This past Friday, a major step in autonomous cars was reached. Cruise, the self-driving car startup that impressed GM so much they bought a major stake in them, gained approval from the California Public Utilities Commission to operate with passengers on public roads, Motor Authority reports.
This is a major step. Out of all of the driverless car startups — Waymo, Ouster, Voyage, etc — Cruise is, so far, the only company that has been approved to operate with passengers on public roads. It’s not the first driverless car company to get approval to test on public roads of course. There are over 60 currently in the state testing. But it is the first to be able to have vehicles carry passengers.
Cruise debuted their driverless van/bus thing called the Origin at the beginning of 2020. Back then, it was said to be production and delivery ready. But we haven’t seen or heard anything about it since then. Some may have expected to see Origin being the thing tested on roads, but since the company is backed by GM it’s been using Chevy Bolts.
The approval for them came rather quickly. The company just started testing in San Fransisco in December. Cruise vehicles are currently at Level 4 autonomy, which means that there is still a driver to take control if need be, but that driver can look away or focus on something else (maybe even a nap) for a longer period of time. At this level, the car can take over if the driver fails to and safely stop.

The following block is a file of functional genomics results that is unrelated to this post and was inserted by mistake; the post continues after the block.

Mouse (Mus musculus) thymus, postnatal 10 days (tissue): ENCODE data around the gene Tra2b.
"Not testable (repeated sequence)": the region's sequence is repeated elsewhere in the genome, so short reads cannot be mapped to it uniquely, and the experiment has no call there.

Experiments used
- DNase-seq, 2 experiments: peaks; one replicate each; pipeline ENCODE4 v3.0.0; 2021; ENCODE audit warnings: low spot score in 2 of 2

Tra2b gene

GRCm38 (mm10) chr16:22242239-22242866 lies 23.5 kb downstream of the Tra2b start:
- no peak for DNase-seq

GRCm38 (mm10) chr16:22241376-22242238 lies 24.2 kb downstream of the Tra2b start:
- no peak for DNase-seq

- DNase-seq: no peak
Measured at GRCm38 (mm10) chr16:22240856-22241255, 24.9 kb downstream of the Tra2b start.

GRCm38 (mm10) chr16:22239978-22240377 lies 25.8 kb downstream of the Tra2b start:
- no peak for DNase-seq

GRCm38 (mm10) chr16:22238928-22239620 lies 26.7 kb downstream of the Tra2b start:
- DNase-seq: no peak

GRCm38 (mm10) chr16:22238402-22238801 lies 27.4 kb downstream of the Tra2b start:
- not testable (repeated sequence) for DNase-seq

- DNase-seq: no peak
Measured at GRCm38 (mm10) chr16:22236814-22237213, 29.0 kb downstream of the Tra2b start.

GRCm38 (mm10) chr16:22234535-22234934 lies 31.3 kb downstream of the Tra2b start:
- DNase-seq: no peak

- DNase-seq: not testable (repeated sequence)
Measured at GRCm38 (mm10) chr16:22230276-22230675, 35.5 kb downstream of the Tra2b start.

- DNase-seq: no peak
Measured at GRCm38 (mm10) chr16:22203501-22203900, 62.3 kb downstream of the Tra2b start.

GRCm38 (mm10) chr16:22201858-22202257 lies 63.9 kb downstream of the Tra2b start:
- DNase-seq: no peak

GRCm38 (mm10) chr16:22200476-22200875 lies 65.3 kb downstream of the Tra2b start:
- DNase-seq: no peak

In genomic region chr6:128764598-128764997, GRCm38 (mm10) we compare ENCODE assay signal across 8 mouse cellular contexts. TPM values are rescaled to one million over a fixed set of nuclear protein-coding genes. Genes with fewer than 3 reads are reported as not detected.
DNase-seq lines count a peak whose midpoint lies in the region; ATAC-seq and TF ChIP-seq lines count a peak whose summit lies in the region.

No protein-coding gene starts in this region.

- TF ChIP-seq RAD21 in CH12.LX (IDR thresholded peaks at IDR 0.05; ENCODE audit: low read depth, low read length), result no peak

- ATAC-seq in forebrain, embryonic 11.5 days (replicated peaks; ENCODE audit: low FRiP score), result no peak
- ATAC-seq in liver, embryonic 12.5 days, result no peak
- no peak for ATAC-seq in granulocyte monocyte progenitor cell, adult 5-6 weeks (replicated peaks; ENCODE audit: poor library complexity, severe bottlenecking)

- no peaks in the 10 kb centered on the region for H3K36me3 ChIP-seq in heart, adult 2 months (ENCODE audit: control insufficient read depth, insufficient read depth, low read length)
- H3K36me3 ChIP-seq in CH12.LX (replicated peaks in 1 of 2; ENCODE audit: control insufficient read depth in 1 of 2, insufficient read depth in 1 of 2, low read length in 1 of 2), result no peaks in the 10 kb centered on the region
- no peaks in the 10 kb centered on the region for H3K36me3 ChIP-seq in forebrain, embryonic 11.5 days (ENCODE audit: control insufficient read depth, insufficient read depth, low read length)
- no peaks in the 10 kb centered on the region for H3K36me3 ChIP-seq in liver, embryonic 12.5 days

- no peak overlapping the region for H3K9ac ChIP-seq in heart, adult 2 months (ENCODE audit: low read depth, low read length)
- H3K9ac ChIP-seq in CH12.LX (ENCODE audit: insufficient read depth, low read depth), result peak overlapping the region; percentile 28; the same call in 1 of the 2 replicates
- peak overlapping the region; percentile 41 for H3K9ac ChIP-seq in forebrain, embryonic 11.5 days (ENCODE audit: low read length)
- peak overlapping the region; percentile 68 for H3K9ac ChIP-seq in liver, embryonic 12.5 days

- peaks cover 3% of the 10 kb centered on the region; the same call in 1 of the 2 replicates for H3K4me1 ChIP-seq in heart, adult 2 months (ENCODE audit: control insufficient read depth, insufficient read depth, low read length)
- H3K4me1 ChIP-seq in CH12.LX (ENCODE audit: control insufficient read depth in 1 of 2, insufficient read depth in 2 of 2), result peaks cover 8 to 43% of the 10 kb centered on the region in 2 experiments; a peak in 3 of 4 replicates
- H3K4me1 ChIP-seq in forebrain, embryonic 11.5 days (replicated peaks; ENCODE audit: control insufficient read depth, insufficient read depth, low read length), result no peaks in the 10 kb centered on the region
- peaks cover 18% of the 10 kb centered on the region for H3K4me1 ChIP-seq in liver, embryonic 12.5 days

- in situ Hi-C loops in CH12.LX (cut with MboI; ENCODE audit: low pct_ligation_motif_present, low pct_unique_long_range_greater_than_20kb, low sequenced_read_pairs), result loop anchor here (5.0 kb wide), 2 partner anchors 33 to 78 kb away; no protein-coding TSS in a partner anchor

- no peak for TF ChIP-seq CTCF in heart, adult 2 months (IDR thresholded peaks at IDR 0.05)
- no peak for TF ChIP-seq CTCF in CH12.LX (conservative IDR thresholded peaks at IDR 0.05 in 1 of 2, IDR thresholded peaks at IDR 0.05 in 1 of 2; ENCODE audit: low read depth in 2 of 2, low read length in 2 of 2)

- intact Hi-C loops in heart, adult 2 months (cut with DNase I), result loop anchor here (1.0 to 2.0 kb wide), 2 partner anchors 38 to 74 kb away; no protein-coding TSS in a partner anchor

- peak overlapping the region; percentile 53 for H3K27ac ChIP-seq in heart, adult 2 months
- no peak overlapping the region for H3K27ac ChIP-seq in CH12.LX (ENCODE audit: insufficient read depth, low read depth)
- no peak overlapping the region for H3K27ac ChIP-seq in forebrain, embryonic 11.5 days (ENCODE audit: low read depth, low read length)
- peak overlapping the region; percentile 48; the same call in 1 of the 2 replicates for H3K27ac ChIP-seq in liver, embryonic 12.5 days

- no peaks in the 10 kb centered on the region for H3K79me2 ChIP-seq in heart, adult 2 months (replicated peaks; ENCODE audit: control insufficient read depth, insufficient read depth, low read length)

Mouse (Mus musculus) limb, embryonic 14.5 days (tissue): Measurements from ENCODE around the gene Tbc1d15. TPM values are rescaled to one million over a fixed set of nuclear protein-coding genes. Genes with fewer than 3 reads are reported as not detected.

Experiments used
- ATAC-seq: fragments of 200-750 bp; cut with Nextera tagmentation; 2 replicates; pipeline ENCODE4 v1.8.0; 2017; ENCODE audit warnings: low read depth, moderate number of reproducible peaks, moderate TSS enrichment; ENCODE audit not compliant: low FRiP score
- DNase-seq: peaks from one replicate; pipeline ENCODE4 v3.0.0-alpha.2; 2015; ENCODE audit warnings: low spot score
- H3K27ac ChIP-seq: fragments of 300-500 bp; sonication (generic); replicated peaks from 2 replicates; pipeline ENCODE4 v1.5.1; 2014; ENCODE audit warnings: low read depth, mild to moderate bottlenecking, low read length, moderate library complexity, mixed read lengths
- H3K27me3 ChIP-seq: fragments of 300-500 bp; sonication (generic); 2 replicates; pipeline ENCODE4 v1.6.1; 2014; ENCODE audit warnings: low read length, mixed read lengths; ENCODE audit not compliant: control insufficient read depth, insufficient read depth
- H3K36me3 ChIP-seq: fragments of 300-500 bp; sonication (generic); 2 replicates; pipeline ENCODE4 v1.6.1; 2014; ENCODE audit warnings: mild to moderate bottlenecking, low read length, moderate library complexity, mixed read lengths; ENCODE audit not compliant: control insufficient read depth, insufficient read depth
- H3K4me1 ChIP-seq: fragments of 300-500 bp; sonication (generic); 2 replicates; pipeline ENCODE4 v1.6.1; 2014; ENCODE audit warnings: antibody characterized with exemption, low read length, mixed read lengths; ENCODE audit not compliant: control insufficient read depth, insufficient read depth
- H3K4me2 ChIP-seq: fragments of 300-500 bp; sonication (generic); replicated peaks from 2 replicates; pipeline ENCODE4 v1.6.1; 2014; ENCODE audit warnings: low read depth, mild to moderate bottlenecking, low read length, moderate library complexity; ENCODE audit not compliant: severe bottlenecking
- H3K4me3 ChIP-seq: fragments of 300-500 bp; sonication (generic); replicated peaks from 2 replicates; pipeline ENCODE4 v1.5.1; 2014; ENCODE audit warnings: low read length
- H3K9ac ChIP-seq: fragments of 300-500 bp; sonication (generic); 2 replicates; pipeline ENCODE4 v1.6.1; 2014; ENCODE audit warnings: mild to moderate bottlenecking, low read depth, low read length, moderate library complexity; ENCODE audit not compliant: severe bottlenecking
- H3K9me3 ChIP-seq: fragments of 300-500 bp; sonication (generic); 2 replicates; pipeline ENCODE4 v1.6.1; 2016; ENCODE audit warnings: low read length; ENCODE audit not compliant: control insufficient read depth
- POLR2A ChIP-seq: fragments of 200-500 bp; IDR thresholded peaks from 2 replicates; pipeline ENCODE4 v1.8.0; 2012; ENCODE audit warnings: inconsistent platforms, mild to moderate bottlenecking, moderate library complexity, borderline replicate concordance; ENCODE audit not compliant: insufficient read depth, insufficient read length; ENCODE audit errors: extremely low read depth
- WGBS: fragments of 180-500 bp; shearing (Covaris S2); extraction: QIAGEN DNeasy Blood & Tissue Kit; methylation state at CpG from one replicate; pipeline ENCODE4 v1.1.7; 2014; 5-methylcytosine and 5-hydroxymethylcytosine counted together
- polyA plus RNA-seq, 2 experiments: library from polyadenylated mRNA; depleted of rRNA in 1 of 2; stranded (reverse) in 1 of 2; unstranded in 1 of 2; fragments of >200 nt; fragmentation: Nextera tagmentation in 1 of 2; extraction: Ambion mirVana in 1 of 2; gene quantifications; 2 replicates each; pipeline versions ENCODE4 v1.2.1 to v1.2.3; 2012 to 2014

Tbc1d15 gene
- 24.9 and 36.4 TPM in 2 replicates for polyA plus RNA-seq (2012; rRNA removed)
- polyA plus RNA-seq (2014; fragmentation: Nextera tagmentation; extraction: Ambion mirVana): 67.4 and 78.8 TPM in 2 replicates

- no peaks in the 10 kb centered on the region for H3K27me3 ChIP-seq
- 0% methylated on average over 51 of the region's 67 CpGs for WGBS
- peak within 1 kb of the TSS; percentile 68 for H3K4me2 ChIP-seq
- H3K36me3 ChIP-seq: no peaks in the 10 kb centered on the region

While the milestone of testing with passengers is major, there is an equally major caveat with all this. Cruise can only have passengers ride in the vehicles for free. They can’t charge for rides, yet. Also, the cars are limited on where they can operate and the company has to submit a report before the rides begin detailing how it plans to keep passengers safe.
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